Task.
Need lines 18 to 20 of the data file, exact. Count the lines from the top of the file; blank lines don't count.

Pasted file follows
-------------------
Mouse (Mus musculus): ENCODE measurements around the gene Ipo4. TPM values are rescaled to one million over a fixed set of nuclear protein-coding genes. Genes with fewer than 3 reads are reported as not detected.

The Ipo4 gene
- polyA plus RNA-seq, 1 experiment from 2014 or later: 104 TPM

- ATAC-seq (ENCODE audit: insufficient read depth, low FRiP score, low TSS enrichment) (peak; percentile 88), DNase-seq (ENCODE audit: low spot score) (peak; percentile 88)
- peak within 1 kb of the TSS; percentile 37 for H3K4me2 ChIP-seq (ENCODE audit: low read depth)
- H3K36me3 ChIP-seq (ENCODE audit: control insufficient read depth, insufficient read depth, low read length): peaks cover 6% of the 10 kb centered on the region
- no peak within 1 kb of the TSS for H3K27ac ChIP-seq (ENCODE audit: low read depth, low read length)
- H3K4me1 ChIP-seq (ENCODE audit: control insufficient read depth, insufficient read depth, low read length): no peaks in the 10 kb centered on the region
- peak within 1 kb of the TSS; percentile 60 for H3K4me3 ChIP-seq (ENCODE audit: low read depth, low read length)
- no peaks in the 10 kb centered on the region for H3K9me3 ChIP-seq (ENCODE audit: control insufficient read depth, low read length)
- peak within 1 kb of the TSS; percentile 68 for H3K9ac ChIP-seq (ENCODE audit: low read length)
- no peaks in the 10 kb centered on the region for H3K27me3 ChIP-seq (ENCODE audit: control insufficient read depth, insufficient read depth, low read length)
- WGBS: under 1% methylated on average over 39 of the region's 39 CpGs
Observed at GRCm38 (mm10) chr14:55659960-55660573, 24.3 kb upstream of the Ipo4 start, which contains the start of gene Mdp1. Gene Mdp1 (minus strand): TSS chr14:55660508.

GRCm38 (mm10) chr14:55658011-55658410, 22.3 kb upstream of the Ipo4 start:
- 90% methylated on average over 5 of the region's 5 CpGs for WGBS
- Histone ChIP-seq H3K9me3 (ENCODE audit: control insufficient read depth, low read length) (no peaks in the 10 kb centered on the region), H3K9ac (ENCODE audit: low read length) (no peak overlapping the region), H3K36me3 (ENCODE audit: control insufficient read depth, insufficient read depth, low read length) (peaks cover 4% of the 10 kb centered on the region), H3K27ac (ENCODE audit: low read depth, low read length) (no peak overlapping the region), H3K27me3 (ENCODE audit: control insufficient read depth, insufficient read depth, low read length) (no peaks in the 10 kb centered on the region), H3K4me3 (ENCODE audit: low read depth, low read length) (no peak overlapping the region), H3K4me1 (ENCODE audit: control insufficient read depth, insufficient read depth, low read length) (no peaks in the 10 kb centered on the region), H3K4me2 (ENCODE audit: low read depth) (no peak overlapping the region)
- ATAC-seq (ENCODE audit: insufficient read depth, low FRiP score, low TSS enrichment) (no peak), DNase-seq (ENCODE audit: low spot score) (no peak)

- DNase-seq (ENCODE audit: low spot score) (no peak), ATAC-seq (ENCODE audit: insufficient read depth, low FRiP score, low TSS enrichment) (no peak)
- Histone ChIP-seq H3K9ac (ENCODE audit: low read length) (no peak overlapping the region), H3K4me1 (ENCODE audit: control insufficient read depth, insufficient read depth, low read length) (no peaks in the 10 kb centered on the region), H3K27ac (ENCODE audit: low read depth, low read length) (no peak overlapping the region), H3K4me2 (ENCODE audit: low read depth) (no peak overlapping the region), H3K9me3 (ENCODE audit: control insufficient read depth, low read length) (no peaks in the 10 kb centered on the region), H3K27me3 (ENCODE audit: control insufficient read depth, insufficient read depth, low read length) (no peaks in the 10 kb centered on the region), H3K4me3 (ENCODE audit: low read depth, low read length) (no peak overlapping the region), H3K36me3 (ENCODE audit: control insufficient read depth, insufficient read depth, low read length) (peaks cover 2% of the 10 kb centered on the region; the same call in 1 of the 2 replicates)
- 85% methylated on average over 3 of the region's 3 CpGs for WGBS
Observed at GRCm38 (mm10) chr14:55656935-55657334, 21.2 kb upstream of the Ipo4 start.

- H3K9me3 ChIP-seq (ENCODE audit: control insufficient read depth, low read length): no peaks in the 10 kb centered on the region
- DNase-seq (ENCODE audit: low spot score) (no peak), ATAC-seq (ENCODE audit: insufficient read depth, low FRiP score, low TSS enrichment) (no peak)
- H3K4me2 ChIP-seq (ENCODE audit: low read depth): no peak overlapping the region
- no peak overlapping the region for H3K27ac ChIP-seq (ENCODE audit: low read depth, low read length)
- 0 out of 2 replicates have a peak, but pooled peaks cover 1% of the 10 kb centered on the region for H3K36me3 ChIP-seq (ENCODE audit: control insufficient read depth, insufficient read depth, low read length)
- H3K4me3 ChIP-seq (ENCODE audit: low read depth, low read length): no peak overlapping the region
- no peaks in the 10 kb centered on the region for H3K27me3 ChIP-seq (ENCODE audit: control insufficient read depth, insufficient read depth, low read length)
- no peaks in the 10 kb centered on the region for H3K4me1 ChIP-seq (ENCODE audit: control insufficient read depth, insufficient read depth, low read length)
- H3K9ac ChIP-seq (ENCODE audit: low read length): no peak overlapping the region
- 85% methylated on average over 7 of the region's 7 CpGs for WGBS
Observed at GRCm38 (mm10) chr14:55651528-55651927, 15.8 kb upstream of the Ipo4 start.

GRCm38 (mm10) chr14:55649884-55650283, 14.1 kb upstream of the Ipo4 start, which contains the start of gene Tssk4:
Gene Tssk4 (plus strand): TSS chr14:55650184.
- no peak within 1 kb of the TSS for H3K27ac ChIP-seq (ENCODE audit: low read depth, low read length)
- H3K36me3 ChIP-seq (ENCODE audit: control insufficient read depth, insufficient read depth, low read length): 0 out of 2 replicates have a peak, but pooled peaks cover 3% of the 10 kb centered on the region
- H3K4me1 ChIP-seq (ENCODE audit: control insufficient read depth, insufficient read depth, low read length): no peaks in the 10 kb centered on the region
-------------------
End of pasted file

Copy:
- ATAC-seq (ENCODE audit: insufficient read depth, low FRiP score, low TSS enrichment) (no peak), DNase-seq (ENCODE audit: low spot score) (no peak)

- DNase-seq (ENCODE audit: low spot score) (no peak), ATAC-seq (ENCODE audit: insufficient read depth, low FRiP score, low TSS enrichment) (no peak)
- Histone ChIP-seq H3K9ac (ENCODE audit: low read length) (no peak overlapping the region), H3K4me1 (ENCODE audit: control insufficient read depth, insufficient read depth, low read length) (no peaks in the 10 kb centered on the region), H3K27ac (ENCODE audit: low read depth, low read length) (no peak overlapping the region), H3K4me2 (ENCODE audit: low read depth) (no peak overlapping the region), H3K9me3 (ENCODE audit: control insufficient read depth, low read length) (no peaks in the 10 kb centered on the region), H3K27me3 (ENCODE audit: control insufficient read depth, insufficient read depth, low read length) (no peaks in the 10 kb centered on the region), H3K4me3 (ENCODE audit: low read depth, low read length) (no peak overlapping the region), H3K36me3 (ENCODE audit: control insufficient read depth, insufficient read depth, low read length) (peaks cover 2% of the 10 kb centered on the region; the same call in 1 of the 2 replicates)